Pronotum normal, with small punctures crowded above, scattered at sides and reticular shagreening dulling surface. Mesoscutum, scutellum and metanotum opaque, with crowded round punctures and coarse tessellation dulling surfaces. Parapsidal lines of normal length. Tegulae impunctate. Propodeum with dorsal enclosure tessellate with anastomizing rugulae; dorsolateral and posterior surfaces with round punctures, sparse posteriorly, and fine reticular shagreening, moderately shiny; corbicular area shiny, with scattered punctures and coarse reticular shagreening. Mesepisternum like mesoscutum but punctures separated by one to two puncture widths or more. Metepisternum with crowded punctures above, like corbicular area below. Middle basitarsus about as broad as hind, sides subparallel without apical anterior process. Fore wing with three submarginal cells; vein 1st m-cu meets second sub)marginal cell near middle of cell; pterostigma long, narrower than from inner margin prestigma to wing margin. Claws and tibial spurs normal.
Terga 1-4 with apical areas slightly impressed and apices narrowly reflexed; basal areas with large crowded punctures separated by less than half a puncture width, surfaces shiny; apical area punctures slightly smaller. Pygidial plate V-shaped, usually with blunt apex. Sterna 2-5 impunctate in basal halves, with crowded punctures near apical hyaline margins.
VESTITURE. — Generally pale ochraceous, somewhat brighter on vertex and thoracic dorsum. Terga 2-4 with pale apical pubescent fasciae. Tibial plate and tarsi with reddish-brown hairs. Propodeal corbicula incomplete anteriorly, with long, apically plumose, interior hairs in upper half to two-thirds. Trochanteral flocculus complete. Tibial scopal hairs long, plumose throughout.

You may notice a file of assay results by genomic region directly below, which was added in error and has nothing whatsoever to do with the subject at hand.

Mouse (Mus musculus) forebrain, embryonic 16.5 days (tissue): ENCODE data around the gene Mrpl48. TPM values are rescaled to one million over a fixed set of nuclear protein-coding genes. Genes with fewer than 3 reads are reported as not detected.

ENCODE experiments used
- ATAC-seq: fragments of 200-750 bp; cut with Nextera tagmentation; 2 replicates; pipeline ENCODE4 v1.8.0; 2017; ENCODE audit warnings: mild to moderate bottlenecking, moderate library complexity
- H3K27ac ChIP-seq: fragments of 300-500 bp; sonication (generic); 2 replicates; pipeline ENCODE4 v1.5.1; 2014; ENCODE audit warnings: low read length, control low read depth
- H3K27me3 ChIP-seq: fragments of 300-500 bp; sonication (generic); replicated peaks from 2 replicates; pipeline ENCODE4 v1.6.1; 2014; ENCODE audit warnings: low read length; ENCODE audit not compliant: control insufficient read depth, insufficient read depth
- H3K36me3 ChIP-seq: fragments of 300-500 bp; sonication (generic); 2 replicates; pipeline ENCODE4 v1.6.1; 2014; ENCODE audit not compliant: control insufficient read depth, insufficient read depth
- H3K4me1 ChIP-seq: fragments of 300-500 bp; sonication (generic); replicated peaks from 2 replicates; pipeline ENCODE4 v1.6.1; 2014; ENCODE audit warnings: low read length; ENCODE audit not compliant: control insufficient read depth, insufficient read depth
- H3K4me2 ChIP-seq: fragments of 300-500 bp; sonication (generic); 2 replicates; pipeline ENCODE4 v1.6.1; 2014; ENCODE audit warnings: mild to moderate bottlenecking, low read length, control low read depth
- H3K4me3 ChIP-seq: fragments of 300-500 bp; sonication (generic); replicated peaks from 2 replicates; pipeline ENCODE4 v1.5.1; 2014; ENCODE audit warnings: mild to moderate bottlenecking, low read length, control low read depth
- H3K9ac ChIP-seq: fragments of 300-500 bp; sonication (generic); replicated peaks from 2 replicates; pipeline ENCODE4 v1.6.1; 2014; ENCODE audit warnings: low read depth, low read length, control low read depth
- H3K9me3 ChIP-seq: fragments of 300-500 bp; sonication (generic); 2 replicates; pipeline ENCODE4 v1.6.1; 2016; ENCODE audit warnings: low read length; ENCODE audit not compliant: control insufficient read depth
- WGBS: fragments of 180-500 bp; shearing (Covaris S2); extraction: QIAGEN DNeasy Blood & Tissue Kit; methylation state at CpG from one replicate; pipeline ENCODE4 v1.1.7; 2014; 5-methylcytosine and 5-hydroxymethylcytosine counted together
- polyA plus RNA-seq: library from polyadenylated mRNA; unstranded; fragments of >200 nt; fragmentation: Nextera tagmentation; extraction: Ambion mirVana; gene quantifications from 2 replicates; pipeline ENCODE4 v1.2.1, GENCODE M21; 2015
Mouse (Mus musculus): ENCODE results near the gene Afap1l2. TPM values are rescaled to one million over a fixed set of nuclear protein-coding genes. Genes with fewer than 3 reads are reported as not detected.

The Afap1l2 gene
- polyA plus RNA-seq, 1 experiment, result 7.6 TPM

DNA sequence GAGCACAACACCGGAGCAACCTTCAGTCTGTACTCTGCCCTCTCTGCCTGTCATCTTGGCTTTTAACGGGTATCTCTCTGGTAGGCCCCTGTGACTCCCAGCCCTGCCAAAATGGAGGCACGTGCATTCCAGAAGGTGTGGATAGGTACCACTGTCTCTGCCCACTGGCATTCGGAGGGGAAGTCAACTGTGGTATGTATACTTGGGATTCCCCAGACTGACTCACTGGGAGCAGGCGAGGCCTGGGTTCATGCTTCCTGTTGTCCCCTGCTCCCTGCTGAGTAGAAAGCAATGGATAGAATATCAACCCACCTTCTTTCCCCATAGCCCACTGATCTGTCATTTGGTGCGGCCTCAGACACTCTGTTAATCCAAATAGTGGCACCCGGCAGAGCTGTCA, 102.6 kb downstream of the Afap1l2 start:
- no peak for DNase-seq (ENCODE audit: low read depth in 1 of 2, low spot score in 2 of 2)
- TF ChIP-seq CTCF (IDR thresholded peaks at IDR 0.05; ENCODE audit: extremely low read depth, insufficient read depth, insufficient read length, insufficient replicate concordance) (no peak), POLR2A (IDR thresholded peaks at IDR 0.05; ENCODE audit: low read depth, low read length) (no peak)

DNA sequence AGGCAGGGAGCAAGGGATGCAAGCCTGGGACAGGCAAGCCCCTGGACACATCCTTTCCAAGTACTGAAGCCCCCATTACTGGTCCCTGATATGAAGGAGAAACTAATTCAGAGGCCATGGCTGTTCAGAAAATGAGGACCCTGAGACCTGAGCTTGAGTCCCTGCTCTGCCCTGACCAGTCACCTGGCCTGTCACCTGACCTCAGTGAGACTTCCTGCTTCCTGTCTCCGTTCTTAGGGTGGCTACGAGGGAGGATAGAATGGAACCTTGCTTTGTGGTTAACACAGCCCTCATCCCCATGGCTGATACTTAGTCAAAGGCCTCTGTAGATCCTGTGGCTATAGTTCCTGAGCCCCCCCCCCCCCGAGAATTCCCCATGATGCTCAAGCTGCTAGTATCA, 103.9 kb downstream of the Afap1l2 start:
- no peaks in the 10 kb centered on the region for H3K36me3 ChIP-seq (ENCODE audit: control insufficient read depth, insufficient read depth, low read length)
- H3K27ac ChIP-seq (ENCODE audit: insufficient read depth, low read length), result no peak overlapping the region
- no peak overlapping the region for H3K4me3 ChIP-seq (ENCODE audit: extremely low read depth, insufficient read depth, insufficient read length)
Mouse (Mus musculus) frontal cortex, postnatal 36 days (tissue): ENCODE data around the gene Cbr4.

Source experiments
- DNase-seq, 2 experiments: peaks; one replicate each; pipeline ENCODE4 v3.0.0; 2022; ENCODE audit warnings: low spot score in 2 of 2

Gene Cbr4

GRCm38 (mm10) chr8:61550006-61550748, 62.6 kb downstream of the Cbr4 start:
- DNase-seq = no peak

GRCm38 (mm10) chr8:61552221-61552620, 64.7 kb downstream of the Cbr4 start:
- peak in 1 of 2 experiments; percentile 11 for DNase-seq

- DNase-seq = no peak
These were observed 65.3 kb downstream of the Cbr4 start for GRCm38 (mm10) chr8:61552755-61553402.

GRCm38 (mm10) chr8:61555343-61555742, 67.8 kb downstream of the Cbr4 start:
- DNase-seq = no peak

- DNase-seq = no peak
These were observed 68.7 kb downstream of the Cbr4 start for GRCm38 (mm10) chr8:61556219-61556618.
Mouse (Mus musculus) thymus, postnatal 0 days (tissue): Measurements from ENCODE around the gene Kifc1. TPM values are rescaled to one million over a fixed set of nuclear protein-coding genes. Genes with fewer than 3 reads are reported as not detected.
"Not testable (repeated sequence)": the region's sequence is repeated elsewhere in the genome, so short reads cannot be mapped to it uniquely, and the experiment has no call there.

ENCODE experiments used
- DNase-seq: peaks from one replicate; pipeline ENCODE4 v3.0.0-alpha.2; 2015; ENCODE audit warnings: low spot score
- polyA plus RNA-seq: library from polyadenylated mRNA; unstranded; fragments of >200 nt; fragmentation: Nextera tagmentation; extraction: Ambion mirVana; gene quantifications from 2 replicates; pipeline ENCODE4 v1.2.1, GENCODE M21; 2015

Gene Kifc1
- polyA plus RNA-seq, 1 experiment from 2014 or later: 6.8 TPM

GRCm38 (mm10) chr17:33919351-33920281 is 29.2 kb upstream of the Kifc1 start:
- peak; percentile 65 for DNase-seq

MALE. MEASUREMENTS AND RATIOS. — N = 4; length, 11-13 mm; width, 3.5-4.0 mm; wing length, M = 4.16 ± 0.663 mm; FL/FW, M = 0.77 ± 0.023; FS1/FS2, M = 2.97 ± 0.145.
INTEGUMENTAL COLOR. — Black except as follows: clypeus yellow except apical margin, lateral areas to and including tentorial pits (about mediobasal one-half or slightly more is yellow); parocular area with small yellow macula at apex (absent in one specimen, very large in another); flagellar segments 3-11 slightly reddened below; tegulae brownish-red; wing membranes moderately infumate especially apically, veins dark brown; terga and sterna broadly hyaline apically, colorless to slightly yellowed; tarsi, tibiae and usually femora in part somewhat rufescent.
STRUCTURE. — Antennae short, barely reaching tegulae; scape subequal to or slightly shorter than flagellar segments 1-3; flagellar segment 1 subequal in length to 2 through 4, segments 2 and 3 subequal to one another, each shorter than 4. Eye more than three times as long as broad, subparallel or converging slightly towards vertex. Malar space short, about five times as broad as long, slightly broader below. Mandible short, extends beyond midline of labrum in repose by about one-fourth its length, broad near apex, obscurely tridentate, with large cutting edge along inner margin in apical third. Galea as in accepta. Maxillary palpus as in accepta bin ratio about 1.2:1.0:0.9:0.8:0.8:1.2. Labial palpus as in accepta, but ratio about 1.8:1.0:0.6:0.9. Labrum small, no wider than one-third distance between mandibular bases, process not well developed, obscurely bidentate. Hat, short. Clypeus short, not protruding beyond lower level of eyes, rounded medially, with round punctures separated mostly by half a puncture width except sparser medially, surface shiny. Supraclypeal area with small distinct punctures separated by one-half to one puncture width, surface somewhat dulled by reticular shagreening. Genal areas broad, almost two times width of eye in profile, with small round punctures separated by one-half to one puncture width (sparser posteriorly), surface shiny. Vertex tall, above lateral ocellus equals about 4 ocellar diameters, with small round punctures separated by one puncture width at apex and sparser laterally, surface dulled above by reticular shagreening. Face punctate up to level of ocelli, without longitudinal rugae below ocelli.